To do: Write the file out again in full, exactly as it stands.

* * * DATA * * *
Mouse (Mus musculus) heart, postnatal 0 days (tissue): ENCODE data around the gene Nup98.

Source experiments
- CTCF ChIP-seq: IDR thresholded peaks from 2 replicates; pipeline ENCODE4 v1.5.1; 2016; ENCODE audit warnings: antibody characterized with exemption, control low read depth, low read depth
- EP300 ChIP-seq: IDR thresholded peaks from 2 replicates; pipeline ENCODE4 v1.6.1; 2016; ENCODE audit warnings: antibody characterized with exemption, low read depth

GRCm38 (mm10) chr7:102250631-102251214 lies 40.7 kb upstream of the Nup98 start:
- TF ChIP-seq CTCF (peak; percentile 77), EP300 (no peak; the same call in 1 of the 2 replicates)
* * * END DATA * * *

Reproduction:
Mouse (Mus musculus) heart, postnatal 0 days (tissue): ENCODE data around the gene Nup98.

Source experiments
- CTCF ChIP-seq: IDR thresholded peaks from 2 replicates; pipeline ENCODE4 v1.5.1; 2016; ENCODE audit warnings: antibody characterized with exemption, control low read depth, low read depth
- EP300 ChIP-seq: IDR thresholded peaks from 2 replicates; pipeline ENCODE4 v1.6.1; 2016; ENCODE audit warnings: antibody characterized with exemption, low read depth

GRCm38 (mm10) chr7:102250631-102251214 lies 40.7 kb upstream of the Nup98 start:
- TF ChIP-seq CTCF (peak; percentile 77), EP300 (no peak; the same call in 1 of the 2 replicates)